This is great advice for the entrepreneur who’s ready to stop struggling with sales. Demonstrate your value!

One terrific way to do this is by sharing client success stories in your marketing – and yes, this does include getting your raving fans to write you testimonials and recommendations. (I addressed an efficient, effective, and painless way to get killer testimonials in an earlier post.)

Another way to demonstrate your value – one of my favorites – is to let prospects sample what you have to offer. For example, whenever I speak at an event, I put a lot of effort into effectively and authentically demonstrating my style and my problem-solving skills:

When you back off the talk-talk-talk and start letting your actions and outcomes speak for themselves, it’s much easier for prospective buyers to feel confident about hiring you.

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What’s been your experience in presenting yourself in such a way that it’s a no-brainer for the prospect to decide to hire you? How do you allow prospects to buy from you, rather than try to force a sale on them?

Or is this whole idea of “create a process that makes it easy for my ideal prospect to buy from me” just another item on your Too Much To Do list that you haven’t gotten around to yet? If so, I have some ideas on that.

My specialty is showing entrepreneurs how to cut through the mental clutter and focus on the important activities that will actually create the outcomes they want. I’m certainly not the right fit for every prospect, nor is every prospect the right fit for me – but I’m always interested in finding out if there is a good fit between us.

How ‘bout you? Are you curious as to whether you and I could do good work together? I make it easy and safe for both of us to explore that possibility: We simply get acquainted by phone. After we’ve had the chance to ask and answer questions, we’ll both be confident we’ve made the right decision – whatever that turns out to be.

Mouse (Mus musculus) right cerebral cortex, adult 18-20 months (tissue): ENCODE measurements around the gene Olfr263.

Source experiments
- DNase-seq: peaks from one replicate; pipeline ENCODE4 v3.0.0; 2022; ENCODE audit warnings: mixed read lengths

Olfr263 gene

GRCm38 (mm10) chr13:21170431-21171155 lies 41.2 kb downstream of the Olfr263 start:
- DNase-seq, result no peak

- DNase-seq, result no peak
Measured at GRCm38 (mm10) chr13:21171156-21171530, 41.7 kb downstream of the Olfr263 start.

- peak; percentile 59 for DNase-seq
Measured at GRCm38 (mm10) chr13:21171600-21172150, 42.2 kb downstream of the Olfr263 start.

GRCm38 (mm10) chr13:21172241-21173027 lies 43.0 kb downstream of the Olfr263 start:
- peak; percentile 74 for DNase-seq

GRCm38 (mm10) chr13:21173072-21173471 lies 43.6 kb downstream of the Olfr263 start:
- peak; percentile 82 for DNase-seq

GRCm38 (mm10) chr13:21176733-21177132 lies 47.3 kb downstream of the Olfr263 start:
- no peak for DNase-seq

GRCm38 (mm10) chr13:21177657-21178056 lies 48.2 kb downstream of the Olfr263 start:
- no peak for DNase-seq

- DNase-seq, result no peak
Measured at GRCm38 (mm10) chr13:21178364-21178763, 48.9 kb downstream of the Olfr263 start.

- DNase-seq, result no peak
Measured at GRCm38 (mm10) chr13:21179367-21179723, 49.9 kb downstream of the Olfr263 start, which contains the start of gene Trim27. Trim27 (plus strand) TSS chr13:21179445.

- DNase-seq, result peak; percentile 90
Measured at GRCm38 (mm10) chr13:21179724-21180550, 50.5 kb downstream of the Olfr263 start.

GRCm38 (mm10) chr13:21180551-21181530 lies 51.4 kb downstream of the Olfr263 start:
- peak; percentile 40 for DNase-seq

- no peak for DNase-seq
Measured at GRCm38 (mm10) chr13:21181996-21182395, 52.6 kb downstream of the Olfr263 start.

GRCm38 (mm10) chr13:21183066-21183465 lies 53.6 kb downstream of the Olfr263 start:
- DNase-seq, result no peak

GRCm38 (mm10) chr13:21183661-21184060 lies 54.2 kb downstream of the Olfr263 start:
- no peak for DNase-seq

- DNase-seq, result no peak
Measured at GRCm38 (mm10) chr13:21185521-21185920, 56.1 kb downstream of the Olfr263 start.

So if that get-acquainted call sounds like a good idea, get the ball rolling by calling me at 319-270-1214 with times you’re available to talk. Or you can send those times to me in an email with “I know you can’t make me….” in the subject line. We’ll set up a time to talk and see what’s what.

(By the way, thanks to Joseph Kranak for posting the image of the stubborn woman in the Creative Commons section of Flickr.)

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6 Responses to You can’t make me!

  1. Bonnie says:

    Your tips on demonstrating your value are awesome! It’s really a great demonstration of the truth of your value in knowing your stuff. 🙂

  2. I LOVE the reference to Eliza Doolittle. It brought me back to childhood, even though I never read the story. Now, I want to read it to add some context to a fond memory I have!

    I read this carefully because I’m preparing for an online program launch – something I’ve avoided for two years. I can see why so many people end up needing help with gaining clarity and staying focused. That’s me too! After my recent vacation, I’ve got the clarity, and most of the focus, again.

    Your article was neat because it helped me better understand your offerings! I appreciate that!

    • Kathleen Mavity Kathleen says:

      It’s great that you came back from vacation refreshed and rarin’ to go, Frances; I don’t think that happens often enough.

      And I’m delighted that you found some ideas that will support you in your fabulous upcoming launch. Have fun with that!

  3. Lilia Lee says:

    Great article, Kathleen. I appreciate the means for sharing one’s value with prospective clients. I had to chuckle at your mention of the old saw: People love buying and hate being sold. I know that I do, so I am extremely conscious of not selling anyone.

    • Kathleen Mavity Kathleen says:

      Thanks, Lilia; glad you found this valuable.

      As for “not selling”, I find I have the greatest difficulty with that when I know I can get better results for the prospect, but she’s not yet in enough pain to invest in working with me. I get to remind myself to not push in situations like that, but to remain available for when she’s ready to forge ahead. Easier said than done, sometimes!